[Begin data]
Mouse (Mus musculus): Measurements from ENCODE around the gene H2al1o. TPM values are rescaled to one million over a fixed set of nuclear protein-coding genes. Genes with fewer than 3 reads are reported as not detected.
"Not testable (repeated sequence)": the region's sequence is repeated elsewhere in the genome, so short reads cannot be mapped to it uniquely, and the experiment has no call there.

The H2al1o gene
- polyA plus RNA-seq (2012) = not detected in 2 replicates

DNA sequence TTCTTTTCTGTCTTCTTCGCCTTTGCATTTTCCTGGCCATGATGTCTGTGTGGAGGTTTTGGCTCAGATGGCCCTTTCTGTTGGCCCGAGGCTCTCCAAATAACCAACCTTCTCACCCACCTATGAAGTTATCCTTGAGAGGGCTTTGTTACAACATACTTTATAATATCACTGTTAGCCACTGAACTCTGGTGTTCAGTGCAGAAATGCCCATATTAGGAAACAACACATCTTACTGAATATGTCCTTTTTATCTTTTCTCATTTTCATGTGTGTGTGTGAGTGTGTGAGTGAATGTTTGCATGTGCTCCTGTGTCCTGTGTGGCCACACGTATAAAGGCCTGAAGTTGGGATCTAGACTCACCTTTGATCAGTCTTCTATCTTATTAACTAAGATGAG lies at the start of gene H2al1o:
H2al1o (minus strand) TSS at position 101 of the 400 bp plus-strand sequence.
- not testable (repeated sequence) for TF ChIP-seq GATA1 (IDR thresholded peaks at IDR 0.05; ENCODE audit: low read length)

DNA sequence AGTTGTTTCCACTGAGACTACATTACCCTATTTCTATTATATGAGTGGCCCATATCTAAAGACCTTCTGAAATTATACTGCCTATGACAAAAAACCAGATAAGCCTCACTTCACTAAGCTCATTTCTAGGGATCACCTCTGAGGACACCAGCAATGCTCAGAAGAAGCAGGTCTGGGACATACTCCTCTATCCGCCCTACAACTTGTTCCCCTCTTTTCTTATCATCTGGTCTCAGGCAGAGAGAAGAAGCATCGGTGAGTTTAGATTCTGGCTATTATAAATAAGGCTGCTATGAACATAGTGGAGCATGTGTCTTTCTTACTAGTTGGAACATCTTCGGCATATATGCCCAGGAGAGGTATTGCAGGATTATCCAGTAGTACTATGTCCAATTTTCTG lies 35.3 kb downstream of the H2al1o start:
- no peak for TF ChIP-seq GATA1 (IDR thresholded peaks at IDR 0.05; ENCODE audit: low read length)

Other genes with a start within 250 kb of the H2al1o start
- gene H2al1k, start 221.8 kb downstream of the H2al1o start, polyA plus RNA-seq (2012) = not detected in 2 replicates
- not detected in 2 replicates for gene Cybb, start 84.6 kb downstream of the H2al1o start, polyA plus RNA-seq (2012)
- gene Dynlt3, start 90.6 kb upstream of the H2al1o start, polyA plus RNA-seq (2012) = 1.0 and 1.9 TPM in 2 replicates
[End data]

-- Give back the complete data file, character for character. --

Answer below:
Mouse (Mus musculus): Measurements from ENCODE around the gene H2al1o. TPM values are rescaled to one million over a fixed set of nuclear protein-coding genes. Genes with fewer than 3 reads are reported as not detected.
"Not testable (repeated sequence)": the region's sequence is repeated elsewhere in the genome, so short reads cannot be mapped to it uniquely, and the experiment has no call there.

The H2al1o gene
- polyA plus RNA-seq (2012) = not detected in 2 replicates

DNA sequence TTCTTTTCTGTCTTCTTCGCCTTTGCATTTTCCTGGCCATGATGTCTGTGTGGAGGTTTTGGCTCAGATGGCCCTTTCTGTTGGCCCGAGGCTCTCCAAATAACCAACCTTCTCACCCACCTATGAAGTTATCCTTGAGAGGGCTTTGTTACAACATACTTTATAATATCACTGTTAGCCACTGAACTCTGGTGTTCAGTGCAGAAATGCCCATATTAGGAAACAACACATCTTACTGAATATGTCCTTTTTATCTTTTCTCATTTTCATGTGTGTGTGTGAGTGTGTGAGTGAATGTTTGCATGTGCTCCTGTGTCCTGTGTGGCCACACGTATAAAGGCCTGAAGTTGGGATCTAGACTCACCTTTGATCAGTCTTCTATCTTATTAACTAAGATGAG lies at the start of gene H2al1o:
H2al1o (minus strand) TSS at position 101 of the 400 bp plus-strand sequence.
- not testable (repeated sequence) for TF ChIP-seq GATA1 (IDR thresholded peaks at IDR 0.05; ENCODE audit: low read length)

DNA sequence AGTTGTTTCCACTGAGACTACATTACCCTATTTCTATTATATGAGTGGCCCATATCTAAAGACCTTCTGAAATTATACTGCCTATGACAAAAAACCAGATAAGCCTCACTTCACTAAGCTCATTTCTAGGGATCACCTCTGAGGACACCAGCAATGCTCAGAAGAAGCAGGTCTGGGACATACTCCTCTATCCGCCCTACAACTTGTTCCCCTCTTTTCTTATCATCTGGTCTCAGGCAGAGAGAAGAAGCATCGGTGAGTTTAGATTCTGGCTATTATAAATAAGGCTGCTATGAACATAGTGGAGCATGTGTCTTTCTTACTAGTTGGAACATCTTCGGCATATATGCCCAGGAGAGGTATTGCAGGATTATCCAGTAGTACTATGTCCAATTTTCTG lies 35.3 kb downstream of the H2al1o start:
- no peak for TF ChIP-seq GATA1 (IDR thresholded peaks at IDR 0.05; ENCODE audit: low read length)

Other genes with a start within 250 kb of the H2al1o start
- gene H2al1k, start 221.8 kb downstream of the H2al1o start, polyA plus RNA-seq (2012) = not detected in 2 replicates
- not detected in 2 replicates for gene Cybb, start 84.6 kb downstream of the H2al1o start, polyA plus RNA-seq (2012)
- gene Dynlt3, start 90.6 kb upstream of the H2al1o start, polyA plus RNA-seq (2012) = 1.0 and 1.9 TPM in 2 replicates